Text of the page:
There is no doubt that the coronavirus pandemic has had a tremendous effect on the world at large, particularly of course on the health and well-being of all its inhabitants, and COVID-19 is clearly going to be a major factor in how human beings interact with each other until mitigation efforts are able to reduce its effects, and the medical community is able to eventually develop a vaccine to control the spread of the virus. In the relatively short period that the virus has been present, individuals and families in all corners of the world have had to rethink their daily lives in order to accomplish everything from fulfilling basic needs to educating their children to participating in normal everyday activities.

In the same respect, many businesses have had to rethink how to adapt many of their processes and activities in order to continue to fulfill their mission while maintaining a business environment that is safe for both their employees and their customers. Safe social distancing practices have greatly reduced the types of vendor-customer interactions that businesses depend on. Air travel and business lodging has been reduced to only being allowed for participants in what are deemed to be “essential” activities, like those for medical practitioners and similar pursuits – activities that most businesses that don’t qualify for. As is the case with many businesses these days, Process Improvement Institute has given significant thought to how to adapt our business processes and activities in order to fulfill our mission, while still maintaining a safe work environment for all. One of the good results from this process has been the realization that since our employees are located around the world, we’re used to working remotely from our end, which has helped us understand how to use those work practices to help create a great path for our customers. We are pleased to announce that we have many adapted processes now in place, and look forward to continuing to help our customers meet their safety, risk, and reliability challenges.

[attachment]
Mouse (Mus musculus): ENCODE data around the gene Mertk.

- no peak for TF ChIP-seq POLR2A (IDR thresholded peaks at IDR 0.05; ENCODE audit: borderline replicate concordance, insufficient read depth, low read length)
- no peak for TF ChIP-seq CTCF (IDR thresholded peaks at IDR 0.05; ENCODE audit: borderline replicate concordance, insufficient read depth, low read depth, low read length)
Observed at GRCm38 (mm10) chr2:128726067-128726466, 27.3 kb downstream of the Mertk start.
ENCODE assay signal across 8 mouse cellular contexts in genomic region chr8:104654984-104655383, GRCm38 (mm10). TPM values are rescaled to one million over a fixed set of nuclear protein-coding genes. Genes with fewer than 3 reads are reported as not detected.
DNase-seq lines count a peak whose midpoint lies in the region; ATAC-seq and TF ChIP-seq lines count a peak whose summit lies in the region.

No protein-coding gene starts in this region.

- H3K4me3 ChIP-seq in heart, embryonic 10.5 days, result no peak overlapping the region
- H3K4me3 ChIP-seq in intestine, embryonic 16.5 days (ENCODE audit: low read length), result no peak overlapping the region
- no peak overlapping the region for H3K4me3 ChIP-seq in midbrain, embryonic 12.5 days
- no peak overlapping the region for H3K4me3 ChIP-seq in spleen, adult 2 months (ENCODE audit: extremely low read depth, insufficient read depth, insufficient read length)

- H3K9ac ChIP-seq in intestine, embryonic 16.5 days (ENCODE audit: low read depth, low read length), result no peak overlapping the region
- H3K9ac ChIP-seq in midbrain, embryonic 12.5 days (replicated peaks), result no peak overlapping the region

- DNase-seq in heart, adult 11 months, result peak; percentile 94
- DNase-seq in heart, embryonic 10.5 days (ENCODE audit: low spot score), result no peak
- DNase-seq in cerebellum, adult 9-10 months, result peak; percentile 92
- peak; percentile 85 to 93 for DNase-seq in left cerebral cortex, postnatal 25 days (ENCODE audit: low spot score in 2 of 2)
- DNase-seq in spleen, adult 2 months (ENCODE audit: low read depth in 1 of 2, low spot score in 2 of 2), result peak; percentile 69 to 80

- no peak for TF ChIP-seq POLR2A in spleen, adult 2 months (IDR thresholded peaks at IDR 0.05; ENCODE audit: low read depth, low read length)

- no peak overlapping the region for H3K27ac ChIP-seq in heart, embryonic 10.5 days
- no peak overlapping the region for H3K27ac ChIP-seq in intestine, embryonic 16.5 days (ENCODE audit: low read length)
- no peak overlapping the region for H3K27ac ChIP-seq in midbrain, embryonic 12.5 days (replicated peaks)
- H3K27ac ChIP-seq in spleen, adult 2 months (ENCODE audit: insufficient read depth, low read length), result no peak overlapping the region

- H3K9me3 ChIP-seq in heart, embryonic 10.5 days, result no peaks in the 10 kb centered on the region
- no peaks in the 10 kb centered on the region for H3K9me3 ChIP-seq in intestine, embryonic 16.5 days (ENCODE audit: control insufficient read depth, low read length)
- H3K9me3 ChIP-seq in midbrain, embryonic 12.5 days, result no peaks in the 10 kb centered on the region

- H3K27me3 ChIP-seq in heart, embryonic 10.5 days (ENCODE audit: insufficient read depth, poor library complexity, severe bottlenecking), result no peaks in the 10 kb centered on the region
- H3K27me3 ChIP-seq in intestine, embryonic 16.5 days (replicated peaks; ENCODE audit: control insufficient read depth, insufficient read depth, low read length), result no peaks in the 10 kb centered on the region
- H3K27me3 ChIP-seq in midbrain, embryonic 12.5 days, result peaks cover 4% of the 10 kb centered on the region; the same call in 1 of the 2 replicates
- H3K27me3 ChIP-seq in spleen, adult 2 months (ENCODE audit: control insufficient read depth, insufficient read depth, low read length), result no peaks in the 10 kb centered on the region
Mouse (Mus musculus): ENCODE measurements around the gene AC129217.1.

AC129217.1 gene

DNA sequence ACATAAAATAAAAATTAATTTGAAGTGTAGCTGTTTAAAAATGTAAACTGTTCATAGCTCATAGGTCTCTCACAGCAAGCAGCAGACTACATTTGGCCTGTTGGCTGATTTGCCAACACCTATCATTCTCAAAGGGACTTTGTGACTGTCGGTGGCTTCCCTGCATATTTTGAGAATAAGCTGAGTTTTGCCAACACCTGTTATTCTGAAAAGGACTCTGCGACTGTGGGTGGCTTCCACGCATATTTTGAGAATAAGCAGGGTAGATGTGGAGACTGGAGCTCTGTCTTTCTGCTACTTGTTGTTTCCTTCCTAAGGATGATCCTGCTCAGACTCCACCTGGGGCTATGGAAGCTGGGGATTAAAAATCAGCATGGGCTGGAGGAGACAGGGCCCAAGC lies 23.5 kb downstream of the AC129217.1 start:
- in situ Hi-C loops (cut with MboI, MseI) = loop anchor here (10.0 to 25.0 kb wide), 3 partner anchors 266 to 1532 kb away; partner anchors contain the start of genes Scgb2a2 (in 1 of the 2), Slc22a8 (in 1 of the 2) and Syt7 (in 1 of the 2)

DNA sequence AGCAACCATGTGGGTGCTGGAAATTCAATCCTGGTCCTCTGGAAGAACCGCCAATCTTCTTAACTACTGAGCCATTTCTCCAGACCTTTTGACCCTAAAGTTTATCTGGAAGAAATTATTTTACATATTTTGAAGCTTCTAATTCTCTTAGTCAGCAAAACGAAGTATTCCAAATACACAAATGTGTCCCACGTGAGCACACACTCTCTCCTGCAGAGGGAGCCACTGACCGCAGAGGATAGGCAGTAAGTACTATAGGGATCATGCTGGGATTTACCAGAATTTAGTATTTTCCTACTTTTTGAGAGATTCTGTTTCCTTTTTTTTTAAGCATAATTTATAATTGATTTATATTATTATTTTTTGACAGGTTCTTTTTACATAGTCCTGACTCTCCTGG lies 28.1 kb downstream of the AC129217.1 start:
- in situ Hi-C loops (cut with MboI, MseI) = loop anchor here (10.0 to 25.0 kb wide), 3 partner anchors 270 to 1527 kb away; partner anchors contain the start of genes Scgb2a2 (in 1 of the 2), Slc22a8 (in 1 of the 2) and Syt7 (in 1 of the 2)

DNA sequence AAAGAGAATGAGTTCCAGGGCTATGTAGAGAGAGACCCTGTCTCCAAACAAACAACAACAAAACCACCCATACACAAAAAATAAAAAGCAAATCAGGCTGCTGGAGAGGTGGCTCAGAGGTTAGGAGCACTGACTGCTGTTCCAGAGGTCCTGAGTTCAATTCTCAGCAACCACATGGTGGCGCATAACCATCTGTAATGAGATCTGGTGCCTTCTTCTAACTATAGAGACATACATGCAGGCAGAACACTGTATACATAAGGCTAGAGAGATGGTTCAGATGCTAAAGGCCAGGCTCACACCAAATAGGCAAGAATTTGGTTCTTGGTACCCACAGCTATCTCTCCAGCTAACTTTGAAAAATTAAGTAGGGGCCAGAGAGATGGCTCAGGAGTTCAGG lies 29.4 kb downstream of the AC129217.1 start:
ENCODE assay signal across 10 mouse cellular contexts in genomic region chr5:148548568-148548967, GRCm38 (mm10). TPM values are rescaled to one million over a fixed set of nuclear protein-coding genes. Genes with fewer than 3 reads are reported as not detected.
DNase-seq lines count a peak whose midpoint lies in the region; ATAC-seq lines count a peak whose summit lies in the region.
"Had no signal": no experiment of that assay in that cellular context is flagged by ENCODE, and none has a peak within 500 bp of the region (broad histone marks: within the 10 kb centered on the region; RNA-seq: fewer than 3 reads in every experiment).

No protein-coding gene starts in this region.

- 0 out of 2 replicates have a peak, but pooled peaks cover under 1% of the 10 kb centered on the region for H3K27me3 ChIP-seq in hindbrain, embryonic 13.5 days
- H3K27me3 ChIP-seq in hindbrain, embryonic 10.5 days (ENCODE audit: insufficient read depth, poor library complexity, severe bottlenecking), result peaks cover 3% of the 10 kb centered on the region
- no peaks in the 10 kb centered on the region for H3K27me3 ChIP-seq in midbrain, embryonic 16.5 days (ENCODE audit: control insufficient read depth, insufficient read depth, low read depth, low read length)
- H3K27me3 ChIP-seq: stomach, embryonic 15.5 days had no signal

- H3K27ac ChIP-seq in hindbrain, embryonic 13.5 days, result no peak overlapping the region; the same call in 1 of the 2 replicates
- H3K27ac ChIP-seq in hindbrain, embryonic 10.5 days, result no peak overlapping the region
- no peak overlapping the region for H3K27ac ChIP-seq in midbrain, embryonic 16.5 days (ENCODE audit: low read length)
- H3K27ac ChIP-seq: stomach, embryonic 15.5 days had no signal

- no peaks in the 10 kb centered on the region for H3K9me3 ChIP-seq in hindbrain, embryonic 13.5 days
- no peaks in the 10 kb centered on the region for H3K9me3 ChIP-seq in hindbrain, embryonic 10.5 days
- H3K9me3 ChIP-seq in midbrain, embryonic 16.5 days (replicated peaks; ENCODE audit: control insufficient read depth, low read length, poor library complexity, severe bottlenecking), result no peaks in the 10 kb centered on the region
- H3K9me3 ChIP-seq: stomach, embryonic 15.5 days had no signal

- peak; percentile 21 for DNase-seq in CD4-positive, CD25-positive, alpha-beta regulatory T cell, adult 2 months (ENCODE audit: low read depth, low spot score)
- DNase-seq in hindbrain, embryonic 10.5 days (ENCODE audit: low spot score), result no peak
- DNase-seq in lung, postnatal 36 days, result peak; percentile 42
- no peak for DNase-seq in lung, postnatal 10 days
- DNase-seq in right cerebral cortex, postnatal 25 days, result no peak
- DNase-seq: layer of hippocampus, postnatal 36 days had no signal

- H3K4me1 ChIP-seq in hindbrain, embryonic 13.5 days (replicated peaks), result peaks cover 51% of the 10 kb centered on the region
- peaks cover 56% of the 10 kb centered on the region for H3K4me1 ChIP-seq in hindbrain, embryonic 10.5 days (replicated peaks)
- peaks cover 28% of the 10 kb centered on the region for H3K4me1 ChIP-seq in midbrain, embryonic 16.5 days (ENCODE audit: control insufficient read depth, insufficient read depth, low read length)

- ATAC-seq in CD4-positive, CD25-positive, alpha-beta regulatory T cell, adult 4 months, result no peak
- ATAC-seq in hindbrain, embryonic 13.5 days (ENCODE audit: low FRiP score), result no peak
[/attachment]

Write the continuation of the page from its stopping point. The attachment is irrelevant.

Process Hazard Analyses (PHAs)

  • Conducting “pre-meetings” to trouble-shoot communication issues
  • Establishment of a communication protocol to minimize unnecessary interruptions
  • Increased preparation time
  • Enforcement of the participation of required members only
  • Shortening of sessions to minimize burnout
  • Optimizing video conferencing equipment, connections, and protocols


  • We have made all our Public training courses available via video-conferencing, with the same dates as previously listed
  • For classes requiring breakout groups of 5 or so students, the students are grouped in Virtual Breakout Rooms where they can discuss and practice separately from the rest of the online students
  • Workshops have been modified to suit the “Virtual Breakout Rooms”
  • Made all necessary information (course manual and handouts) available electronically
  • Established a Q&A protocol to solve all the student’s questions during or after the course
  • Optimal business-grade internet installation at our staff’s home-offices to facilitate a quality distance-learning experience

PSM Audits

Same protocols as stated for PHAs

  • Arrangements for one-on-one interviews of owners and users of management systems
  • Arrangements for document sharing with co-auditors provided from the client

Procedure Writing Assistance/Coaching

Same protocols as stated for PHAs

  • Arrangements for one-on-one review of writers or pairs of writers
  • Arrangements for document sharing with writers, which are the SME from the client


SIL determination and selection is normally performed within the PHA as a natural part of identifying IPLs and judging risk control, so no changes are needed for that aspect of SIS work. LOPA and SIL Verification are typically done remotely, outside of any meetings, so there are no changes needed to these services either.